Could You Please Push the Elevator Button for Me?
There was a large thick straw like tube that forked at the end close to his face. He operated his wheel chair by alternatively putting one or the other end of the fork in his mouth.
He looked like he was in the 30s with neatly combed brown hair, parted on the left side. His face was cleanly shaved and he looked like he could just get up and walk away from that chair.
Had he been in an accident? I wondered.
I lowered my eyes when he turned his head and made eye contact with me.
When the metro braked at the Union Station, I decided to exit the train through a door further from me, just so I don’t have to go behind the wheelchair guy and stress him out to hurry. I joined the line of people heading for the escalator. I saw that he was also on the platform, a little bit to the side of the tide of all the bodies.
Suddenly, I heard a distinct voice and somehow I knew it was meant for me:
“Excuse me, could you please push the elevator button for me?”
I turned around.
The wheelchair guy was looking in my eyes and I stuttered:
“Oh…yeah…sure…the elevator…” I swiveled my head around searching because I never used the elevators before.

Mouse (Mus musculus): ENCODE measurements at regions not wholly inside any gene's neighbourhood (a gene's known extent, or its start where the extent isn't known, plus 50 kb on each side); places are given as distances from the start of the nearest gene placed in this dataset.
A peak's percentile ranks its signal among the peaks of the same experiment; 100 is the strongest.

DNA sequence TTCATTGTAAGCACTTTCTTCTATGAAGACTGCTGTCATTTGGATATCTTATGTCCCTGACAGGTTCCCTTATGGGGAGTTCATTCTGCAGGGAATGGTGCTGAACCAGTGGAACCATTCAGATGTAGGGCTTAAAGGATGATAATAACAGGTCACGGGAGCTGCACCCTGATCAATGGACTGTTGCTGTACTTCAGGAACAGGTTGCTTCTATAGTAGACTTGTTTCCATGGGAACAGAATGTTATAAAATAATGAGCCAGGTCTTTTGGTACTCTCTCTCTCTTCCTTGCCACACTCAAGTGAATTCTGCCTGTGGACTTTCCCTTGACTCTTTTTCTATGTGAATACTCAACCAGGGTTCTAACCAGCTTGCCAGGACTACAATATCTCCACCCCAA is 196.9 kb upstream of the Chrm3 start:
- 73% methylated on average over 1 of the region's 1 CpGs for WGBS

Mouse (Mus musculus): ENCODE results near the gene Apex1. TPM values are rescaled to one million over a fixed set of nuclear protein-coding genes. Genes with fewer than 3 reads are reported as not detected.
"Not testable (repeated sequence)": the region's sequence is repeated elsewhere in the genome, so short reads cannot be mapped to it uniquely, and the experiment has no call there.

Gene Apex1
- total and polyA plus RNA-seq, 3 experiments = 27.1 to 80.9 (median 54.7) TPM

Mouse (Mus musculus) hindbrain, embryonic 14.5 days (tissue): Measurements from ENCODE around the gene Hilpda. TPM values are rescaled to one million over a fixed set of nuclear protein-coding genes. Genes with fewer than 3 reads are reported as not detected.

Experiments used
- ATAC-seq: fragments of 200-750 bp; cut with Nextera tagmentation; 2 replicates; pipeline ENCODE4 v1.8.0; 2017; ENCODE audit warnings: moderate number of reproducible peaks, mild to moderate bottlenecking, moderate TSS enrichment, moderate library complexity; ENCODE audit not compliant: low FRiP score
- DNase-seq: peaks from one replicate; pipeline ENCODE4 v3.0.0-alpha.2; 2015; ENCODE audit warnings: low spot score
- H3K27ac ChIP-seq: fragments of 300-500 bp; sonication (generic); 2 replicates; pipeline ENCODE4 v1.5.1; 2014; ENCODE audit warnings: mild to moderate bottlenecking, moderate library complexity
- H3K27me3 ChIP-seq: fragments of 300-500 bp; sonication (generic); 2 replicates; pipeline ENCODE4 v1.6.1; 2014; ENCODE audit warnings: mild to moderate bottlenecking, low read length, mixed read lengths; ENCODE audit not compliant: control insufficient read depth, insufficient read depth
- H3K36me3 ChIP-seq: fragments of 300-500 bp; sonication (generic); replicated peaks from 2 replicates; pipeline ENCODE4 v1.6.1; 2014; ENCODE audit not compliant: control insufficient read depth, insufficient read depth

At that moment, another man approached:
“You need to use the elevator?” He looked at the wheelchair guy with a matter of fact approach. “Here, I am going too.” And he headed for the elevators.
I looked from one to another and took a few steps with them as if to show I wasn’t just going to bolt from my responsibility. The wheelchair guy turned his head and smiled a little. I nodded my head and watched him ride alongside the helpful man.
I waited until they were by the elevator and then I finally got on the now empty escalator.
By the time I finished that ride, I had tears coming down my cheeks.
Here I was freaking out about my upcoming eye cancer appointment in NYC and there he was, the guy who couldn’t even push the elevator button.
I tried to stop crying as to not arouse suspicions of the fellow travelers and mainly the station police but I couldn’t help it. I kept thinking about all the things the wheelchair guy couldn’t do on his own.
Swipe a tickly hair off his face. Caress a loved one. Write a letter. Unlock his own door. Get up from the couch or bed or chair whenever he wanted. Hug someone. Pick up and hold a child. Pet a dog. Feel the ocean water swirl around his ankles.
Wipe away his own tears.